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Understanding Containment Systems

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On the surface picking a containment system for your dog can seem like child’s play, but that is until you begin exploring the different options, and it doesn’t seem easy anymore. Accounting for your pet’s containment size, cost, temperament and more can be become very confusing really fast.

If the above perfectly describes you, worry no more. This guide will help you decide on the best containment system for your situation.

How Long It Takes To Set Up A Containment System

If your yard size is small or average sized, then you would be best served by a wireless dog fence. Normally, it will cover a circular area the size of ¾ of an acre. Based on your need, you can either choose to turn the coverage area up or down. Even better is the fact that the set up only takes a couple of hours, so you will be good to go in no time!

If you need more coverage, you have two other options to consider. You can either choose to buy another transmitter or you could choose to go for an in ground fence.

In ground fences are designed to cover larger tracts of land and can cover up to 25 acres of land. Usually, in ground fences come with 500 feet of boundary wire as well as 50 training flags which you can use to mark the boundary.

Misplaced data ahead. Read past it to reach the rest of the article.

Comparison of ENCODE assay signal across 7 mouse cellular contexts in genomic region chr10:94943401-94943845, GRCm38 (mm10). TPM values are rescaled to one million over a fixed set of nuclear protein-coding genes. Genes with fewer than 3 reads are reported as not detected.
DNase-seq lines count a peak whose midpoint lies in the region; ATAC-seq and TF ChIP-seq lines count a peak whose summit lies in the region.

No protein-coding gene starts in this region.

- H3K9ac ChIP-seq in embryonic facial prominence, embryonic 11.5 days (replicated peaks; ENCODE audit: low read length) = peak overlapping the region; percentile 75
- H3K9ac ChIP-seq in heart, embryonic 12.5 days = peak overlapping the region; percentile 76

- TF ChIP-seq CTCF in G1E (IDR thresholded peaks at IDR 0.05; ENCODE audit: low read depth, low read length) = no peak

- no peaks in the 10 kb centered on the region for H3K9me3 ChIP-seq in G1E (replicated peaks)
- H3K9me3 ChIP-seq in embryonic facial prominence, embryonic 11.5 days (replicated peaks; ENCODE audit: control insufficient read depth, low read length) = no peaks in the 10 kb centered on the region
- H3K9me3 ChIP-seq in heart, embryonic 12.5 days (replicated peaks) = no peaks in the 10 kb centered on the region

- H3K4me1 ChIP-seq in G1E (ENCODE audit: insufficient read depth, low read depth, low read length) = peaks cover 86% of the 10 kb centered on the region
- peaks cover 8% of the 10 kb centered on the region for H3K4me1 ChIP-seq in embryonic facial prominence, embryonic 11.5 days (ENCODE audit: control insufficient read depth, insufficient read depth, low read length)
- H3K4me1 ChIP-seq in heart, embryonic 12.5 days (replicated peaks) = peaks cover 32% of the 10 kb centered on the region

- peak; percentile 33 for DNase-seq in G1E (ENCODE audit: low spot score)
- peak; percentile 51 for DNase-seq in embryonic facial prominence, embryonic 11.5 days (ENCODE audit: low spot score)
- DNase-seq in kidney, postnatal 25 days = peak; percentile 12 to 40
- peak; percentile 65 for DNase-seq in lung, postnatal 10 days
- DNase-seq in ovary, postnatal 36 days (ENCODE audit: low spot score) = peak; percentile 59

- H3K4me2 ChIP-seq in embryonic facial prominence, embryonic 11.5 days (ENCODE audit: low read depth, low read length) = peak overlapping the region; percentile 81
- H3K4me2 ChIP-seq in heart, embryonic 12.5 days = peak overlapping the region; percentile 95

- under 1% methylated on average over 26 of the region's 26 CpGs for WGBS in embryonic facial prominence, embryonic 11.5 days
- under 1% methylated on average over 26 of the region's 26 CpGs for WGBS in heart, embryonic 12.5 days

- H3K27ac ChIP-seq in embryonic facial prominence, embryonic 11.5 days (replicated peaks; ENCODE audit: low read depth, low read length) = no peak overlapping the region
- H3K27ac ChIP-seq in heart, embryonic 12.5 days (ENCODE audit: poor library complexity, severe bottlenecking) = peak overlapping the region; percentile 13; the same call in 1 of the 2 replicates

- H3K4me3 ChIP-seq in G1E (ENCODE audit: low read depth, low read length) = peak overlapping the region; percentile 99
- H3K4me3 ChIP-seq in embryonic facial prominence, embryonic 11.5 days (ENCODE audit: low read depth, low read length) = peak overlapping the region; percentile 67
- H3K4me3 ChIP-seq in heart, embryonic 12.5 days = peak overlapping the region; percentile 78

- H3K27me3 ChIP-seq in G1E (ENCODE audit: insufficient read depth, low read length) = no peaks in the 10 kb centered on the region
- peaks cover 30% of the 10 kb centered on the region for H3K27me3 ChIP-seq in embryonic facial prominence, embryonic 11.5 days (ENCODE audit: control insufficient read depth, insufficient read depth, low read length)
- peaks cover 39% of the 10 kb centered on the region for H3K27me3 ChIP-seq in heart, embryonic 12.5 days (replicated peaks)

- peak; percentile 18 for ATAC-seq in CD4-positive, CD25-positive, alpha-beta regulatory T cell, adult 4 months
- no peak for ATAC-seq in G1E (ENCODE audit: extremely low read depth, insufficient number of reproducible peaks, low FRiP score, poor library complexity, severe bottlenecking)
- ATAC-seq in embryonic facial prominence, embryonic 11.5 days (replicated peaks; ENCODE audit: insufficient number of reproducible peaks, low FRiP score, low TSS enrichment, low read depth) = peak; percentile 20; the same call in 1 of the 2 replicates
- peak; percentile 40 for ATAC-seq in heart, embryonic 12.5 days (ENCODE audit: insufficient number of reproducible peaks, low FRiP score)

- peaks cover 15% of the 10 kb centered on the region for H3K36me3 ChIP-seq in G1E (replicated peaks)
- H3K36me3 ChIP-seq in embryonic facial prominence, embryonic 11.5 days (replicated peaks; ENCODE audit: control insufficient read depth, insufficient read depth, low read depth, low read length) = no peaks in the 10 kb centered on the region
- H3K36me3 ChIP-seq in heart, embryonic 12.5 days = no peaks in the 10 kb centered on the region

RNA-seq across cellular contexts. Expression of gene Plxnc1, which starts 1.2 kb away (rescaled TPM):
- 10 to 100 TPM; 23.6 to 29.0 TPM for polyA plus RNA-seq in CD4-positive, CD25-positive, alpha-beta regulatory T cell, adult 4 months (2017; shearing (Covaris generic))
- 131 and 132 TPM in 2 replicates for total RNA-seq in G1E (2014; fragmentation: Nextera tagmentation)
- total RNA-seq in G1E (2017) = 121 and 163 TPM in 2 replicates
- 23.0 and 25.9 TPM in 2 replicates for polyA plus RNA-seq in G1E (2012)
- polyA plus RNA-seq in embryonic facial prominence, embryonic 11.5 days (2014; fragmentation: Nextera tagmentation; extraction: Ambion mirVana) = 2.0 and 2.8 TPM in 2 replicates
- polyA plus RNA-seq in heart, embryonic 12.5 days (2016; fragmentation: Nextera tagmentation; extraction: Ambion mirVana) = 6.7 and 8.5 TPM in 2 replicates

Under normal circumstances it takes one or two days as you will need where you will lay the wire, followed by the actual installation.

Receiver Collars

One of the benefits to having a fence system is that you can add as many of your pets as you like, all you have to do is ensure that they are all wearing a receiver collar. Each containment system has a unique collar in terms of shape and size.

The receiver collar usually has five different levels of adjustable correction, as well as a mode that features a tone only. The tone mode is very useful when training your dog to stay within the boundary. Unfortunately, you cannot use in ground fence receiver collars for wireless dog fence systems.

Training Time

Training your dog to stay within the boundary is not as easy as hooking him up to a receiver collar. There are no shortcuts. If you want your dog to stay within his new boundaries, you will need to dedicate about 15 minutes at least three times a day on a daily basis for the next two weeks (it could be more).

On the first week of training you will need to focus on training your dog on how to stay within the perimeter. Use the flags that come as part of the kit to indicate the boundary, you will also need to get him used to the receiver collar.

Over the following days you will need to slowly increase the amount of time you spend with him outside to make certain that he stays within the boundaries. 



 

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